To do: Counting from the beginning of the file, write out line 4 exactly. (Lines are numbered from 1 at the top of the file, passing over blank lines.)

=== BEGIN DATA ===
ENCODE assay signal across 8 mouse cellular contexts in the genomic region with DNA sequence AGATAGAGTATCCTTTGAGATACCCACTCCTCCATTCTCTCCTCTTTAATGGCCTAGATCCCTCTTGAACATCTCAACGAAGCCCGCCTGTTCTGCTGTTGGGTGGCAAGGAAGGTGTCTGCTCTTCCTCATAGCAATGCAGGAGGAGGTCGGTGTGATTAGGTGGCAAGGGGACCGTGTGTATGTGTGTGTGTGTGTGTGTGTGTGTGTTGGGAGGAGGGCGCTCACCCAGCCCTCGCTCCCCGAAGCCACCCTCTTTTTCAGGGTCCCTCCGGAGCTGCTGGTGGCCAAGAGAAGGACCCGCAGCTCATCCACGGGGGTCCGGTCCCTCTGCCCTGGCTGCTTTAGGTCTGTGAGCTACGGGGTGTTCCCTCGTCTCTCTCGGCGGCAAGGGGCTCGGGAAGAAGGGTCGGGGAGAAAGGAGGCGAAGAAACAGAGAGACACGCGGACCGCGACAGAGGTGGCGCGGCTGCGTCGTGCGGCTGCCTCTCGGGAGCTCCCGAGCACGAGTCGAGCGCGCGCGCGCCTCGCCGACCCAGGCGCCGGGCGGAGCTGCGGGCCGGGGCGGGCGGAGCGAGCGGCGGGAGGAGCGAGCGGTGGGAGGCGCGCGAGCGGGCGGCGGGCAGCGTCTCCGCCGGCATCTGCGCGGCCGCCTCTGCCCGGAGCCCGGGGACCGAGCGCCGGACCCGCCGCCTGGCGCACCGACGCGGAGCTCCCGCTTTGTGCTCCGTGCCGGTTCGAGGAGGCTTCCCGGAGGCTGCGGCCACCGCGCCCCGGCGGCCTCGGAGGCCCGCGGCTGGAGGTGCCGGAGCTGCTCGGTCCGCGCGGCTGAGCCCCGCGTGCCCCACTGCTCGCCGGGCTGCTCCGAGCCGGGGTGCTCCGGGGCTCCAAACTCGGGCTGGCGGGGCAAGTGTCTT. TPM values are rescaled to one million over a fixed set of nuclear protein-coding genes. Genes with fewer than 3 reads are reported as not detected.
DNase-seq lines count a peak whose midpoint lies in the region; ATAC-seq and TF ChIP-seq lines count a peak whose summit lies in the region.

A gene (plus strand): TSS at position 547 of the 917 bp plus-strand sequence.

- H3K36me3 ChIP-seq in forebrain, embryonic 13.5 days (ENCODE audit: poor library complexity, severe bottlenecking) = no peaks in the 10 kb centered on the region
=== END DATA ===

- H3K36me3 ChIP-seq in forebrain, embryonic 13.5 days (ENCODE audit: poor library complexity, severe bottlenecking) = no peaks in the 10 kb centered on the region